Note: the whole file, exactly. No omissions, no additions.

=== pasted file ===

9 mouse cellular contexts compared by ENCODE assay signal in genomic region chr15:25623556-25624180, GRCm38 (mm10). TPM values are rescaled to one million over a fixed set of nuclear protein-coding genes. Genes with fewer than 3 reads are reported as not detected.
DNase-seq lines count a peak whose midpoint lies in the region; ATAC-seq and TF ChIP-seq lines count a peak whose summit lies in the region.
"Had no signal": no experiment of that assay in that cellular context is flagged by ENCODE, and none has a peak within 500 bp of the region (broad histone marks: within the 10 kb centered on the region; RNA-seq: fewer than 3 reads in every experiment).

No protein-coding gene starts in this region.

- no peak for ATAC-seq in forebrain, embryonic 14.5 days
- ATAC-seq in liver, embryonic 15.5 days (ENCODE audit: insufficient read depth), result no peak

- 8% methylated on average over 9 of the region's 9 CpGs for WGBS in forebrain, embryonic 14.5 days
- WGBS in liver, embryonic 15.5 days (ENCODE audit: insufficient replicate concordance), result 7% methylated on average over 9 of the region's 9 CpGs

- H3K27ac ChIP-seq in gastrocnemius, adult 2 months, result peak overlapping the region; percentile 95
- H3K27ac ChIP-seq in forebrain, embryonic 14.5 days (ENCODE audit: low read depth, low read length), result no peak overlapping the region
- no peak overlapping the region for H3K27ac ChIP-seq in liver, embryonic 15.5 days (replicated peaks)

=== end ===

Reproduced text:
9 mouse cellular contexts compared by ENCODE assay signal in genomic region chr15:25623556-25624180, GRCm38 (mm10). TPM values are rescaled to one million over a fixed set of nuclear protein-coding genes. Genes with fewer than 3 reads are reported as not detected.
DNase-seq lines count a peak whose midpoint lies in the region; ATAC-seq and TF ChIP-seq lines count a peak whose summit lies in the region.
"Had no signal": no experiment of that assay in that cellular context is flagged by ENCODE, and none has a peak within 500 bp of the region (broad histone marks: within the 10 kb centered on the region; RNA-seq: fewer than 3 reads in every experiment).

No protein-coding gene starts in this region.

- no peak for ATAC-seq in forebrain, embryonic 14.5 days
- ATAC-seq in liver, embryonic 15.5 days (ENCODE audit: insufficient read depth), result no peak

- 8% methylated on average over 9 of the region's 9 CpGs for WGBS in forebrain, embryonic 14.5 days
- WGBS in liver, embryonic 15.5 days (ENCODE audit: insufficient replicate concordance), result 7% methylated on average over 9 of the region's 9 CpGs

- H3K27ac ChIP-seq in gastrocnemius, adult 2 months, result peak overlapping the region; percentile 95
- H3K27ac ChIP-seq in forebrain, embryonic 14.5 days (ENCODE audit: low read depth, low read length), result no peak overlapping the region
- no peak overlapping the region for H3K27ac ChIP-seq in liver, embryonic 15.5 days (replicated peaks)